Volume 75, Number 50 | May 3 - 9 2006


Misuse and abuse of zoning, variances has got to end now

Two contentious Downtown building projects highlight why the city must continue to be vigilant about the misuse and abuse of zoning and variances.

On the East Side, at 4 E. Third St. on the Bowery, a 16-story building designed by architect Robert Scarano, almost completed, illustrates what happens when zoning loopholes are abused. This building is grossly out of proportion with its mostly low-rise neighbors. By using loopholes, such as mezzanines — which don’t count toward a building’s total maximum floor-to-area ratio — and alleged community facilities space, Scarano added on probably four floors more than should have been allowed.

On the West Side, the Arman Building project at the corner of Greenwich and Canal Sts., to be developed by Red Brick, represents how developers try to flout carefully considered new rezonings intended to keep neighborhoods contextual in terms of height and bulk.

Both projects have hearings pending at the Board of Standards and Appeals.

There’s no question the Scarano project is chock full of irregularities. For one, its uses have constantly morphed: First there were supposed to be several floors of faculty apartments, now it’s primarily a hotel. Yet, it was built with one set of uses in mind, and now is to be used for others. And the inclusion of open mezzanines on lower floors to get added height and bulk is a trick that city agencies are now finally catching onto, albeit after this building exploited it. The city should make an example of this building — and also of this architect, who has designed scores of buildings using these dubious gimmicks. Four floors, at least, must come down.

As for the Arman Building, the B.S.A. must not allow an overreaching developer to flout the new Hudson Square rezoning. There should be no additional F.A.R. allowed — after all, this site’s F.A.R. was increased from 5.0 to 6.02 under the rezoning. A variance from required setbacks should not be permitted, either, since setbacks were included to keep new buildings from being oppressive with sheer walls, as well as to blend in with existing lower buildings. And why allocate the project greater lot coverage? This only will add to the building’s bulkiness, again thwarting the intent of the rezoning.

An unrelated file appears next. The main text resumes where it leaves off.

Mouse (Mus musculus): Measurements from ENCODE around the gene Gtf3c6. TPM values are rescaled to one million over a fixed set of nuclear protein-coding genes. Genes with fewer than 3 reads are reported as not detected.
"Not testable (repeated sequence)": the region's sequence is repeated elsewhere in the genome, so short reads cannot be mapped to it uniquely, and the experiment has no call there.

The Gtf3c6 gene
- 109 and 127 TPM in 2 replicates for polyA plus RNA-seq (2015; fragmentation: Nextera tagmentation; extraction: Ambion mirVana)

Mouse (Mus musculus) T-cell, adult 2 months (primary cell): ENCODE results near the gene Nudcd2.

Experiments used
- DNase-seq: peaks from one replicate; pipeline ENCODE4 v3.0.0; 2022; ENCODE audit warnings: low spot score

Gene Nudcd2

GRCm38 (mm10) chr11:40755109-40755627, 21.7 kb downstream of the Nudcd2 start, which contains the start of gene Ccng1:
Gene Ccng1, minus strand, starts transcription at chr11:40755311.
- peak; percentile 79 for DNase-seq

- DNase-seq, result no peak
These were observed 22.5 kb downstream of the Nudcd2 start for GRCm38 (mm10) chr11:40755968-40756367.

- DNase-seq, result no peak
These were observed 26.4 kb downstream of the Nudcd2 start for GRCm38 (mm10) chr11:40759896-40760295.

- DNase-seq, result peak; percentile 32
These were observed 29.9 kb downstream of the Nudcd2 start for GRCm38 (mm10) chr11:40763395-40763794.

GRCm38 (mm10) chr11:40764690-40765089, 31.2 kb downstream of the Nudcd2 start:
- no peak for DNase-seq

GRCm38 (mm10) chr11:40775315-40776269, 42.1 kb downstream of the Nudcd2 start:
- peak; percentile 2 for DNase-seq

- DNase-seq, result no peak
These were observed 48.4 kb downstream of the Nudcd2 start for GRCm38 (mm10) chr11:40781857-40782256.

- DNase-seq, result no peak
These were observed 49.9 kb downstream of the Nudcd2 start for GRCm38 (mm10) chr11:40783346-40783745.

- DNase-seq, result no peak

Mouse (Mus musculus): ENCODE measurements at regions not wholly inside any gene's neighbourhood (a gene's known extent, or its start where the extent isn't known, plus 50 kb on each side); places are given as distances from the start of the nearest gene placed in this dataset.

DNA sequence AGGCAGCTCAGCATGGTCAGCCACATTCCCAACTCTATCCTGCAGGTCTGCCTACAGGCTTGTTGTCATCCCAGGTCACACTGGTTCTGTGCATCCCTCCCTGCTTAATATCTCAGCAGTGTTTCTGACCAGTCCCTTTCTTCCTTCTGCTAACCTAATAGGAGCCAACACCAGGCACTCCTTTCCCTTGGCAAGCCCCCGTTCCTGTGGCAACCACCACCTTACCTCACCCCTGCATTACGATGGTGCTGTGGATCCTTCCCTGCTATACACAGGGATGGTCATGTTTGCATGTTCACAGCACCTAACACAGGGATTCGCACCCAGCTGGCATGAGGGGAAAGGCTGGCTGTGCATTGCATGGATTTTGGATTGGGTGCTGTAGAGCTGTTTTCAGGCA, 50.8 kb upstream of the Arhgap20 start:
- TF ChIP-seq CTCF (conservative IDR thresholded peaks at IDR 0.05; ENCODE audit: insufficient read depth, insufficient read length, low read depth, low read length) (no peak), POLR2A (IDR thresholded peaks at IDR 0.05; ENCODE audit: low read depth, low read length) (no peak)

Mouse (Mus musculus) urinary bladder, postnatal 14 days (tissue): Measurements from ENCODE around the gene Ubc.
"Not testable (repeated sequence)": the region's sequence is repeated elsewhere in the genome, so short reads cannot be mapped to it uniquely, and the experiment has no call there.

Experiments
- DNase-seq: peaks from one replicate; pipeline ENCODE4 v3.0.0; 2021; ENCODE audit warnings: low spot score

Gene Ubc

Thankfully, there are encouraging signs from the city that lead us to believe maybe the pleas of neighbors regarding these two buildings will not go in vain. The Department of Buildings is said to be tightening up its oversight of architects’ self-certification of building plans, as well as cracking down on use of the mezzanine loophole, both of which have allowed architects like Scarano to design his abnormally large projects. And City Planning Commissioner Amanda Burden has already weighed in strongly against the Arman Building. We hope the B.S.A. follows suit and does the right thing on these two buildings. It’s time to draw the line against abuses and misuses of zoning and variances.

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